My first 10km since Australia Day and I was NERVOUS as before hand. And when I reflect on it now, the nerves completely crushed any pre-event excitement I may have felt.
It was a memorable day. Melbourne put on one of those winter days that make you fall in love with this city all over again. 18 degrees. Not a cloud in sight. Low wind. Perfect running weather.
So why the nerves?
It's hard to actually nail down your own thoughts and emotions, especially when you're still living them. But with a few days of reflection, I think it's a total, all-consuming fear of injury. Which then leads me to think that I still haven't deal fully with the feelings around my knee reco 10 years ago.
Before THAT day I was relatively fit, playing basketball a few times a week and my weight must have been okay-ish according to the size 14 label I wore.
I can still pull up the exact moment that my ACL ruptured. It was the first basketball game I'd ever played with my daughter - and as it turned out - the last. She had just turned 15 so was 'legal' for a senior team. I'd waited for this moment for the longest time. We were pretty seriously into the sport. I worked in it, coached at elite and domestic level and pretty much everything about my life revolved around one stadium or another.
I remember it being cold on court 3 at Knox, so I'm going to assume it was around this time of year. It was a social game with my friends. I was tired, which was pretty much the default for me. And my head was not in the most positive of places on the domestic front. I was seriously considering leaving my husband. If not in the actual planning stage, it was certainly front of mind. I didn't start the game. I didn't warm up, but then, no one did. It was a social game after all.
I subbed in deep into the first half. Meg was on the bench at this point. A cross-court pass from the opposition was too good an opportunity not to show off in front of my girl. I snatched it and took off down the centre of the court at top speed (for me at the time). And I can remember the thought process - do I lay this up on my right or left side. Choosing the show off route I decided left. I had an open court. No one chased me down because it was a social game. I'd done this literally hundreds of times. I'd taught kids as young as four to do a left handed lay-up. And as my left foot hit the court, my knee, taking the weight of my size 14 frame, buckled underneath me. I heard a bang, like I'd been shot. I crashed to the ground. The pain was excruciating.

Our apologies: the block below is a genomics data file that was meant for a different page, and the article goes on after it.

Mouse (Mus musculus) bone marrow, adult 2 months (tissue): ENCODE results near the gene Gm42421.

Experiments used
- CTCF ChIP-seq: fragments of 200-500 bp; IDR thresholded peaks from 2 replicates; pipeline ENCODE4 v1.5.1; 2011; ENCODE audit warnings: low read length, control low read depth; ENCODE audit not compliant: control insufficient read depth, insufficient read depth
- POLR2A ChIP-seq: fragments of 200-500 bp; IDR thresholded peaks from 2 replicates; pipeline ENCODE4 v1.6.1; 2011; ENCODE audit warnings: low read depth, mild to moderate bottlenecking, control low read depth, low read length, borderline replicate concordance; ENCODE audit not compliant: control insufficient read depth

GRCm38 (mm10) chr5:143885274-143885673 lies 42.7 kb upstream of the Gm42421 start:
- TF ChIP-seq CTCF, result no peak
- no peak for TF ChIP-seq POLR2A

At first I had no idea of what I had done. I lay on the court trying to process it. Should I get up? Have I torn a hamstring? Raelene, get up. But I couldn't. My body went into shock.
I remember Meg taking immediate action - as you don when you're 15. She tried to call her Dad, but he was playing at another stadium at the time. So the game played out and I waited. For what I didn't know, but I remember laying on my back on the court-side bench, freezing cold in a bit of a panic.
We went to emergency that night. They did an MRI, which unsurprisingly revealed a rupture of the ACL, Grade 2 lateral tear and Grade 3 medial tear. I've always said there's no point doing something unless you do it well!
Due to internal bleeding and bone bruising, surgery was delayed by around 8 weeks. I couldn't weight bear, but as those who know me will understand, I still went to work on crutches.
Rehab sucked. My head wasn't in the game. I felt sorry for myself. At 36, I was advised to not play again. Really? Never? My graft was from the patella. They don't do it this way anymore, preferring a hamstring graft. Patella means long-term stability rather than flexibility, and at my 'age' that was a better long-term choice. Stability also means reduced range of movement, which still troubles me today. Even after following the 12 month rehab plan; hydrotherapy, walking, strength work to the letter. I can't even stretch my left quad properly. And my version of childs pose at pilates is just plain embarrassing.
Still - 10 years later I'm stuck in the what-if's.
If my mind was on what I was doing - if I was fully present at that game - would this have happened?
Truly I am a fatalist. Everything does happen for a reason. But this one gets me. I can't see a single thing that is better in my life as a result of doing my knee. I'm still pissed about it. Pissed at me about it. Of course, I low that what has gone before me has shaped the me that I now am. But can't I just have a normal knee?
So this brings me full circle to my fear of injury.
Much of this year has been spent with at least a niggle in either my knee or back or both. Is running agitating or assisting? Does each run shorten my bodies functionality?
Each and every time I run, be it 1km or 10km, I feel the fear. Some days I'm able to move it aside as a passing thought. Some days I carry it on my shoulders. You can see it on my face. Feel it in my emotions.